This whole wheat hamburger bun is another that takes advantage of my already-established favorite kitchen: my bread maker. I use it to mix together the dough, and once that cycle’s completed, I can come back and shape the dough into the buns to bake in the oven. (If you’re looking for some other recipes to take advantage of using a bread maker, some of my favorites include making whole wheat sandwich bread, pizza dough, soft pretzels, and bagels.)

1 cup warm-ish water
1 egg
¾ tsp. salt
¼ cup butter, melted
¼ cup sugar
2 cups unbleached all-purpose flour
1 cup whole wheat flour
3 tsp. bread machine yeast

In your bread machine (mine is similar to this one), add ingredients from the water to the flours, in the order given in the recipe. (So, you'll add the water first and the whole wheat flour last.)

Once you've added the last of the flour, use a spoon to hollow out a little dent in the middle of the flour. Into this, add your yeast. Program your bread machine on the "Dough" cycle. Press Start.

Let the bread machine mix the dough and go through the rising cycle. At the end, it will beep. Remove the ball of dough from the bread machine's pan, and turn dough out onto a lightly floured countertop. Using a dough scraper (or a sharp knife), divide dough into 12 equal pieces. (Make this easy by rolling dough into a rope, and then divide it into four equal sections. Then cut each of those sections into three equal pieces.)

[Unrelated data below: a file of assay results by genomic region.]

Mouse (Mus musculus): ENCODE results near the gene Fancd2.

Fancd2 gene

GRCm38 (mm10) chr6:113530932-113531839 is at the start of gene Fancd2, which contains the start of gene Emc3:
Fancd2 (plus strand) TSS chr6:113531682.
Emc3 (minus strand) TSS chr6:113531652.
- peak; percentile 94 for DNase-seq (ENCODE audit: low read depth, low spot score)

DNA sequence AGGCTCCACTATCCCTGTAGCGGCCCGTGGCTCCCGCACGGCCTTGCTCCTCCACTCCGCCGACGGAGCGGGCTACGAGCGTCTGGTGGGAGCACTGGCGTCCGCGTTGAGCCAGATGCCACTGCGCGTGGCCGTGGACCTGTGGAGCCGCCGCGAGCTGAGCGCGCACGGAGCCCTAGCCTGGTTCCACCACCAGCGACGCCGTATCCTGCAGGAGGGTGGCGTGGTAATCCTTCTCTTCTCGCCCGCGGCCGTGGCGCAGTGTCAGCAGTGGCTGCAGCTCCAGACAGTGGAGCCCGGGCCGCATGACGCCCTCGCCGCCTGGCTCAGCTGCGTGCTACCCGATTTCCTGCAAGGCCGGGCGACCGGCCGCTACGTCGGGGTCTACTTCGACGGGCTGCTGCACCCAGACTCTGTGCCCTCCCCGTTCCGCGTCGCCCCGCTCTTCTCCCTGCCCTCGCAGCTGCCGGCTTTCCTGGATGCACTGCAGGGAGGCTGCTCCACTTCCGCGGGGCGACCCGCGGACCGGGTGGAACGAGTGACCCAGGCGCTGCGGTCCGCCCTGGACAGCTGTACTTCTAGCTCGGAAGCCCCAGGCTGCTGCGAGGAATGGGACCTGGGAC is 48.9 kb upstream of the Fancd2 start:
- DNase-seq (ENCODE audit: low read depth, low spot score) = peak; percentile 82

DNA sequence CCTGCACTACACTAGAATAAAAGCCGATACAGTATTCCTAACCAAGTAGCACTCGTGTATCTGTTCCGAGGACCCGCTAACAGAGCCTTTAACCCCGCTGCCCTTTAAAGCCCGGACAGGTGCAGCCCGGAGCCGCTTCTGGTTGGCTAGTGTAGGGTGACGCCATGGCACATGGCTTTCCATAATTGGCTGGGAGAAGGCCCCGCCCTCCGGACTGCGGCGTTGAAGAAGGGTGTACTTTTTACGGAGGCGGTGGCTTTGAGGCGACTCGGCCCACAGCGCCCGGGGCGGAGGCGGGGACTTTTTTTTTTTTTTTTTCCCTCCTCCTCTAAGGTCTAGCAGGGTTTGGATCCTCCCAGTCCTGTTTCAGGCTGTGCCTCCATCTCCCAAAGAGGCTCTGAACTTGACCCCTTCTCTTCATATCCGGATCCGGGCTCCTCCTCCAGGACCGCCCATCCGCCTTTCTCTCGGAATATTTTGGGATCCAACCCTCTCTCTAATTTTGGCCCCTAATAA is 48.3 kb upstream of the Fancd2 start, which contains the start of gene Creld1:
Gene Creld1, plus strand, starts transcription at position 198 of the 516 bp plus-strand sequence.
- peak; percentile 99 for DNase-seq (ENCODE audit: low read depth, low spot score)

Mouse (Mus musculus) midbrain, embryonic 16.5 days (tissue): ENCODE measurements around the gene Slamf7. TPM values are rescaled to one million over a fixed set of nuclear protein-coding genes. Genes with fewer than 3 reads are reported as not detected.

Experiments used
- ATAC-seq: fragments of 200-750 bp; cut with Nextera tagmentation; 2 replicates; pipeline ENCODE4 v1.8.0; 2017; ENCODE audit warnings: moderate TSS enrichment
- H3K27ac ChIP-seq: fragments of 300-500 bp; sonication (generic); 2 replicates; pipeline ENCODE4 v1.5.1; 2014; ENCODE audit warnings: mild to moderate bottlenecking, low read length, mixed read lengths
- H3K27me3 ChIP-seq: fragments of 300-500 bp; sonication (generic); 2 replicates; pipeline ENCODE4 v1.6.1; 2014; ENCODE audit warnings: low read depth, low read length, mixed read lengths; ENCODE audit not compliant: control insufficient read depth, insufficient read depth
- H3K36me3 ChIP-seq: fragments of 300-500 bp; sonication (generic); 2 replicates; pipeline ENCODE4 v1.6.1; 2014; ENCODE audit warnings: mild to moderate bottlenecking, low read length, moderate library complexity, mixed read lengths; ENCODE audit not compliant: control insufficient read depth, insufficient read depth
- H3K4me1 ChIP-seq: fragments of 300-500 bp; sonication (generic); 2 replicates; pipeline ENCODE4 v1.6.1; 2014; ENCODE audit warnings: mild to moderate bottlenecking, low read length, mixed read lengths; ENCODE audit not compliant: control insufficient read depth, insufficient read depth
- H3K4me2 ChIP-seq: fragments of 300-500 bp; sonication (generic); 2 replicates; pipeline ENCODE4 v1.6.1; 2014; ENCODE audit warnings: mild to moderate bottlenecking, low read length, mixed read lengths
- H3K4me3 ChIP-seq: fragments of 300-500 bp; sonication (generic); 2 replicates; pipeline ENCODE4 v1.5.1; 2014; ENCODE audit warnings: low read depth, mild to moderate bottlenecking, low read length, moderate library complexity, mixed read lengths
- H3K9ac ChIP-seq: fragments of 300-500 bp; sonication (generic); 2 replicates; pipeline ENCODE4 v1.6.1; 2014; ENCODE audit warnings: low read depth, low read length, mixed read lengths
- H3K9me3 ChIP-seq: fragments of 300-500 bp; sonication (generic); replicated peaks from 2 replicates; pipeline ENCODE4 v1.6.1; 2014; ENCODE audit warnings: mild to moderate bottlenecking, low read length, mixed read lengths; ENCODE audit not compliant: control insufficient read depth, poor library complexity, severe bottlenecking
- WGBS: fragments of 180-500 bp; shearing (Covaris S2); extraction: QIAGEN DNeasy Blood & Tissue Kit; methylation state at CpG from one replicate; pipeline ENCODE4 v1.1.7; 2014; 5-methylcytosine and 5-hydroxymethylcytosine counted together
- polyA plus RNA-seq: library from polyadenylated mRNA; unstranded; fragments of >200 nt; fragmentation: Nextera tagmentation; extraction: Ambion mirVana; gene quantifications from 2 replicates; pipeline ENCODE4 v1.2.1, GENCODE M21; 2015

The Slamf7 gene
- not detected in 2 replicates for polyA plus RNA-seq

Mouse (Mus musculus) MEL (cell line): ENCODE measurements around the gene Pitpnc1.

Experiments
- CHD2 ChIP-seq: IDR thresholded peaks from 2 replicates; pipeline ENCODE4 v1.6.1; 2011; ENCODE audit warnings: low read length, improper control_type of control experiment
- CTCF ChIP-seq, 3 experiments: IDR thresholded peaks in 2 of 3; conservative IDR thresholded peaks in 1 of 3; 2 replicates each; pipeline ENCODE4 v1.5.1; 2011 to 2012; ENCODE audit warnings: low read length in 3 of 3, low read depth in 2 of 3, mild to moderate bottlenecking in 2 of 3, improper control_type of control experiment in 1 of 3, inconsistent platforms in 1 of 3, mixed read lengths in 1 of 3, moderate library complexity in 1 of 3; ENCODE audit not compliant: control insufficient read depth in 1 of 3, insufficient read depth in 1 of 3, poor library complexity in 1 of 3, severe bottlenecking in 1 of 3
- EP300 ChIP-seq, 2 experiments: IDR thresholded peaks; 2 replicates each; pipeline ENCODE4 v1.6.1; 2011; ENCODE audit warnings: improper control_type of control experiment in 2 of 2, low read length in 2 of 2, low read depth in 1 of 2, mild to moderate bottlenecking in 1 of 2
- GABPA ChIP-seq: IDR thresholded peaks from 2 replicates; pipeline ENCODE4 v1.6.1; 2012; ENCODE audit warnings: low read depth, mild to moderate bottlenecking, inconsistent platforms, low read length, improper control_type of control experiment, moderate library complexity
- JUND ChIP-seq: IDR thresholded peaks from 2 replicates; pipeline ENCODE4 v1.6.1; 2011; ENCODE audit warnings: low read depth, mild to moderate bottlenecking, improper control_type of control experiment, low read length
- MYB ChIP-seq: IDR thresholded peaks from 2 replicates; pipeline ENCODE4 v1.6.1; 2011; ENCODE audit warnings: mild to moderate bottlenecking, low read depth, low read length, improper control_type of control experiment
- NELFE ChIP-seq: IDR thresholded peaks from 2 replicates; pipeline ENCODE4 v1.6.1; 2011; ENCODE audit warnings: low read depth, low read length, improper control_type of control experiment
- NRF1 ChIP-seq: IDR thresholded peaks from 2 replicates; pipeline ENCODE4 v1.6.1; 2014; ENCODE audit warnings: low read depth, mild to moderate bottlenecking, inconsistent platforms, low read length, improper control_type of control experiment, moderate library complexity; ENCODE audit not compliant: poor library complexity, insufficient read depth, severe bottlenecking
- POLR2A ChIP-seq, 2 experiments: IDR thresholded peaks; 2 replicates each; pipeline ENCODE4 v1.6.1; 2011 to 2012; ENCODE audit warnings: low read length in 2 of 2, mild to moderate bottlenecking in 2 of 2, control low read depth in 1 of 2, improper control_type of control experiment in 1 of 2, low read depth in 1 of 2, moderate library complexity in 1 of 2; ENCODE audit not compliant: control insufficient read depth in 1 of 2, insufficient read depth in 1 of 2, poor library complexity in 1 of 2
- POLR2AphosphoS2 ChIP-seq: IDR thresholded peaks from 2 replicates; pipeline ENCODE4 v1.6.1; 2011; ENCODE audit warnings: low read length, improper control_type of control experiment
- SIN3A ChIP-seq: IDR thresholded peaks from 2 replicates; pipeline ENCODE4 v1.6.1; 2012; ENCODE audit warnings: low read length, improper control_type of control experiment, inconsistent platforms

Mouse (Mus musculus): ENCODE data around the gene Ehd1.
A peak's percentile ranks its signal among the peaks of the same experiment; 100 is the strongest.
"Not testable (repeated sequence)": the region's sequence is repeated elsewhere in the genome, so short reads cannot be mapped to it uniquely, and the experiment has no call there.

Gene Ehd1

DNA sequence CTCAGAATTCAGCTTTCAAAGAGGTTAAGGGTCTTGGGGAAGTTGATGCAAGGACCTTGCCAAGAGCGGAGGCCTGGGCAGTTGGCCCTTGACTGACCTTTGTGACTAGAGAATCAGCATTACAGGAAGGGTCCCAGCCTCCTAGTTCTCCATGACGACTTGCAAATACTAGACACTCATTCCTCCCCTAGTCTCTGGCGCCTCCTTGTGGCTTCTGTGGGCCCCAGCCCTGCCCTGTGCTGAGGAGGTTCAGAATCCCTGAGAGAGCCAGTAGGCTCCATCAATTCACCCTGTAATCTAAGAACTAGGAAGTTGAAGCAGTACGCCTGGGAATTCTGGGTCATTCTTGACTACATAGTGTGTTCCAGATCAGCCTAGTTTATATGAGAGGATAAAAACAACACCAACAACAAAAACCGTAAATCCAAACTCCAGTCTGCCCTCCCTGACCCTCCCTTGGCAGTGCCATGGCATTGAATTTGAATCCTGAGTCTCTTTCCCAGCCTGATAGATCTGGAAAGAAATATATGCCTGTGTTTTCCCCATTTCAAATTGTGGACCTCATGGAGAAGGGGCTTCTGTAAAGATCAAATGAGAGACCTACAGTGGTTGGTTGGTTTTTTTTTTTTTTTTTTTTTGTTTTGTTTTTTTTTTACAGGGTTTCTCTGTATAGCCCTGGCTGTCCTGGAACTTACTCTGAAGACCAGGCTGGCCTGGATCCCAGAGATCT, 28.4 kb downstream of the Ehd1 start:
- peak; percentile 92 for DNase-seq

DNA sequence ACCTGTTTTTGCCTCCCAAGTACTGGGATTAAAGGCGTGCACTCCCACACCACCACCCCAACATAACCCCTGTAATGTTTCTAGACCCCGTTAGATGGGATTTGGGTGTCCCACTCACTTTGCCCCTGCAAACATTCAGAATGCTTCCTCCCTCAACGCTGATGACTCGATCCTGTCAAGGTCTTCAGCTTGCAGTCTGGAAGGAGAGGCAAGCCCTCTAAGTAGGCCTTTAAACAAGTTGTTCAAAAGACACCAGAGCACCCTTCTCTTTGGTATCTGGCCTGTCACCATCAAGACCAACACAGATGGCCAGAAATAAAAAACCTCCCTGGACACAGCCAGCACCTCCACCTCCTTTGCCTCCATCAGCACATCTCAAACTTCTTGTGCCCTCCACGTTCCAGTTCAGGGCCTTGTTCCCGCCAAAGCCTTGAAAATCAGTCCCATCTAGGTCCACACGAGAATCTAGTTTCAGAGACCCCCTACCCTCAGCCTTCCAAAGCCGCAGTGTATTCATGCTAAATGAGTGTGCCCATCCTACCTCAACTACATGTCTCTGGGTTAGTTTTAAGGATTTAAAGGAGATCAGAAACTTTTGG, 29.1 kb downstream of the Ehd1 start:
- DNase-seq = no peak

Form each piece into a ball. Place on a lightly greased baking stone (here's the baking stone I use) or cookie sheet, leaving about two inches of space between buns. Cover dough with a cotton dish towel or cloth napkin, and set in a warm place to rise for about 45 minutes. (For an easy way to let your bread rise, read my breadmaking tips and tricks article.)